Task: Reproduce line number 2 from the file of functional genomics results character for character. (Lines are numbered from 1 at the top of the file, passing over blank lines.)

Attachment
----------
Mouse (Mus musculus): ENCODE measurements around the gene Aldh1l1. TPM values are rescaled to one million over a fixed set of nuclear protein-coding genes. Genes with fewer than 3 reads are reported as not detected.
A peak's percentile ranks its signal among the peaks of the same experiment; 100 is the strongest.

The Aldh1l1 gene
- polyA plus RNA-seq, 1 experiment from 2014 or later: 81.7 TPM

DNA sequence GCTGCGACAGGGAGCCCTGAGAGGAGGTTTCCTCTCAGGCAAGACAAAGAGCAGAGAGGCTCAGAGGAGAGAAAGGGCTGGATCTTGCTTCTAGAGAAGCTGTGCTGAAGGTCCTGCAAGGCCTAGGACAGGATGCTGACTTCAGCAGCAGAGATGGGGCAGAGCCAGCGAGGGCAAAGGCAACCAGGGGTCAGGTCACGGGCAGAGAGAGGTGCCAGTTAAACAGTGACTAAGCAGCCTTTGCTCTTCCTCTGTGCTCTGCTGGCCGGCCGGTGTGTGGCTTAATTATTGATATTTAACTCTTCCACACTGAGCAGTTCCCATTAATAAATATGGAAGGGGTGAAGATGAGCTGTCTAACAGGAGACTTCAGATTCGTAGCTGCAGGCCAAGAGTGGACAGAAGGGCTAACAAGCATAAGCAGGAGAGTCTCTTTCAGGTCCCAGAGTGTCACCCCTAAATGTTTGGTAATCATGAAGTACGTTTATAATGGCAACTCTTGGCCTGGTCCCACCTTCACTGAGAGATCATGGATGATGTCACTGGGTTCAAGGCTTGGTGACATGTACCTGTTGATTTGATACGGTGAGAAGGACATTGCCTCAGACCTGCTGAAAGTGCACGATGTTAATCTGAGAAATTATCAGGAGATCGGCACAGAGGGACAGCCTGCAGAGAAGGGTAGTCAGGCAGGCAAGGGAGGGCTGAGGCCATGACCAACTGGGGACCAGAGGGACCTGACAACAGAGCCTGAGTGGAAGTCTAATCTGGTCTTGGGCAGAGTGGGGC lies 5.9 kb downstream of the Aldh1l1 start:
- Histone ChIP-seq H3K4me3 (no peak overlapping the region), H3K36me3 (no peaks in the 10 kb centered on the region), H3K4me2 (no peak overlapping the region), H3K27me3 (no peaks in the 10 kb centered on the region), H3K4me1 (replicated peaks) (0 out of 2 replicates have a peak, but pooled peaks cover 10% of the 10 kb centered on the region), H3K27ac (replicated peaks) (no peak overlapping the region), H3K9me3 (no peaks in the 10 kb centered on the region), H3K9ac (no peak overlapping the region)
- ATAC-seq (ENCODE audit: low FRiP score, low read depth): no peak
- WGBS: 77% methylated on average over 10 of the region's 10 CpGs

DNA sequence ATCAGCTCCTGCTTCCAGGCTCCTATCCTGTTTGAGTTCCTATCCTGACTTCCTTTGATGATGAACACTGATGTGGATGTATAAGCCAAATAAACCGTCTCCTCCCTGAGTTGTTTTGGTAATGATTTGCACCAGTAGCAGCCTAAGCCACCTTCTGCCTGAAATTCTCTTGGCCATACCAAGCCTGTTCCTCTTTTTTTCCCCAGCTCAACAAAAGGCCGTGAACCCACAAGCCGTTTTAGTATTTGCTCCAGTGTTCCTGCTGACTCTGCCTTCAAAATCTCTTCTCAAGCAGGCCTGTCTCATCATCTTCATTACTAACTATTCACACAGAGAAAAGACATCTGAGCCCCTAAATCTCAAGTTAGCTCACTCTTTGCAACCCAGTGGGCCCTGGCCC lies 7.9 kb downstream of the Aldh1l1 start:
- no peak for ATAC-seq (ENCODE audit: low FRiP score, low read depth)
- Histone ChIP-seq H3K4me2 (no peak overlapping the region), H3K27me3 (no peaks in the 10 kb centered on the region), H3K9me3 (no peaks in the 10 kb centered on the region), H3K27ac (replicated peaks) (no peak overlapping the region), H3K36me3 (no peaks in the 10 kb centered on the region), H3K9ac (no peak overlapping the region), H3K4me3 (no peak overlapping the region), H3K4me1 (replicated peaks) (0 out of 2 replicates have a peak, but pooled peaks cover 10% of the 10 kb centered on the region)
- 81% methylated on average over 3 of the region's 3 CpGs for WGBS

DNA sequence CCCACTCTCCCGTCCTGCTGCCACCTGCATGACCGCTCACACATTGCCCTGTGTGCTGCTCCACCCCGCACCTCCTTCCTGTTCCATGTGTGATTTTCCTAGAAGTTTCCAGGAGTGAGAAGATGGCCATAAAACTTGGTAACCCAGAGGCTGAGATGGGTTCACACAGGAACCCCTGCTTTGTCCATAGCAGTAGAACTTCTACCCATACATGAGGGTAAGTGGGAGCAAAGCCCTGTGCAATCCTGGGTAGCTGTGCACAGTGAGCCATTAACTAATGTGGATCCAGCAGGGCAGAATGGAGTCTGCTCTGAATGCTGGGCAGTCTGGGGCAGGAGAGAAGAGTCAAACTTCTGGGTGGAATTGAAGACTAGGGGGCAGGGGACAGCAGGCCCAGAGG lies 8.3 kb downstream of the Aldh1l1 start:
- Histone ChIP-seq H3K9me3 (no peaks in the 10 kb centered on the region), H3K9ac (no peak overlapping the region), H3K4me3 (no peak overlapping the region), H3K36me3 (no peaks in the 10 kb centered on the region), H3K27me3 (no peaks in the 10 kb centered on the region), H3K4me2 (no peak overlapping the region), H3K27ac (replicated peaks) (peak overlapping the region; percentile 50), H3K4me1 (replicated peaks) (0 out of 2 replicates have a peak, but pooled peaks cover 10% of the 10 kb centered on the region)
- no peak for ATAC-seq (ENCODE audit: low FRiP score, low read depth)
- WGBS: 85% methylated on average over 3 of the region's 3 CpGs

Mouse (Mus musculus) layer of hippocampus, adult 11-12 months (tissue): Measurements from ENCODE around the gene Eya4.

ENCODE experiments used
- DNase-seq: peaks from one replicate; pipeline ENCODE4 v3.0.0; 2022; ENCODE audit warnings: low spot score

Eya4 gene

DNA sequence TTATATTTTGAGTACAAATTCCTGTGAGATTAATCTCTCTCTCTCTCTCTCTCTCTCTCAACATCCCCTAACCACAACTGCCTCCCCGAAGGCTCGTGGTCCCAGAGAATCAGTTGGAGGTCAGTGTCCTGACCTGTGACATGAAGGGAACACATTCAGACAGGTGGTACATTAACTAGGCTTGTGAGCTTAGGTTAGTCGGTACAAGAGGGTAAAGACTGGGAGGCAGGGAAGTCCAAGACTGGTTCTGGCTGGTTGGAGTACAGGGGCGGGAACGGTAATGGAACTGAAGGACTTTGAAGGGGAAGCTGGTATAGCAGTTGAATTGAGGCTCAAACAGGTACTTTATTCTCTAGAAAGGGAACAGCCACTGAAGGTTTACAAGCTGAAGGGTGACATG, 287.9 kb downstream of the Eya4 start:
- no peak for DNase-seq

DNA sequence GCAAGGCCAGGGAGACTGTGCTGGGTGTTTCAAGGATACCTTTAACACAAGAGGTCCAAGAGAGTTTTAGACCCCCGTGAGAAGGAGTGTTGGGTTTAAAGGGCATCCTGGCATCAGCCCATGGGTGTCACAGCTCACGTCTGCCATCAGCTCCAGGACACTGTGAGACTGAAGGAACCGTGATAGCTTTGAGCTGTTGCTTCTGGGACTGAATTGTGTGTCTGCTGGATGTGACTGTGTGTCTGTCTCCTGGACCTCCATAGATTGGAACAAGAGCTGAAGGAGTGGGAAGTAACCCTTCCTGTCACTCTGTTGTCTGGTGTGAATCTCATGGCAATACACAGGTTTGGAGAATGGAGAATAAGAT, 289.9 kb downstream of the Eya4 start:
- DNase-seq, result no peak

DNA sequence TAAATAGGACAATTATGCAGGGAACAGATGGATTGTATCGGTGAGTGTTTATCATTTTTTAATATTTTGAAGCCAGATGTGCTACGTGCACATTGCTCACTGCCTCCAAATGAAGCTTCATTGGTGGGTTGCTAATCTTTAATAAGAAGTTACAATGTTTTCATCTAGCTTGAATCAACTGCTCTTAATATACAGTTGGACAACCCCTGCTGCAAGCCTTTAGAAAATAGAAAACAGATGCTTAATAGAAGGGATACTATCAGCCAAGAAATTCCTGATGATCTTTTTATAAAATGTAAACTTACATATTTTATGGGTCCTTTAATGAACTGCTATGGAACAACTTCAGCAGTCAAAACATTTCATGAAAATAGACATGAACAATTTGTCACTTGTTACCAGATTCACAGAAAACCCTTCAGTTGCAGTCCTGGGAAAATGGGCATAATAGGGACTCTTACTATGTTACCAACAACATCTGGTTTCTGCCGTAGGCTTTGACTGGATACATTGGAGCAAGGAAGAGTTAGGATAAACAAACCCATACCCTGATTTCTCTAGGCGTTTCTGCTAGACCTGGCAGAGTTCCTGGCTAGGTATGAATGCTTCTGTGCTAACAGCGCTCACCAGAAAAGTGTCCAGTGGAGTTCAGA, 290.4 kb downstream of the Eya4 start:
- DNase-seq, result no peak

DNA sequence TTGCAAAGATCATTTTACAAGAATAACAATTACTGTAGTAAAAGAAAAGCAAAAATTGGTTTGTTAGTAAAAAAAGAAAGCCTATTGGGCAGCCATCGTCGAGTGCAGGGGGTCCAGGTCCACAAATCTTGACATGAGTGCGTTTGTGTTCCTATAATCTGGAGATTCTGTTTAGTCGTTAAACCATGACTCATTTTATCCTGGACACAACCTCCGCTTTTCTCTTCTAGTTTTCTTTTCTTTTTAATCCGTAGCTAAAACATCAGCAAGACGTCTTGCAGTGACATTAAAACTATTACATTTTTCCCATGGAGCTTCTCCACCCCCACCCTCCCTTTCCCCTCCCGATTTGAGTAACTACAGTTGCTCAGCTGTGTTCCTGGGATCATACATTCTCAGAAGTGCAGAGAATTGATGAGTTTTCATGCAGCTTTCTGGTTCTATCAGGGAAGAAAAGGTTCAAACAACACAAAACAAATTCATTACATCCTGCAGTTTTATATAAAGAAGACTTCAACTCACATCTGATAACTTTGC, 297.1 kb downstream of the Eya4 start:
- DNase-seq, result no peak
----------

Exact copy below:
A peak's percentile ranks its signal among the peaks of the same experiment; 100 is the strongest.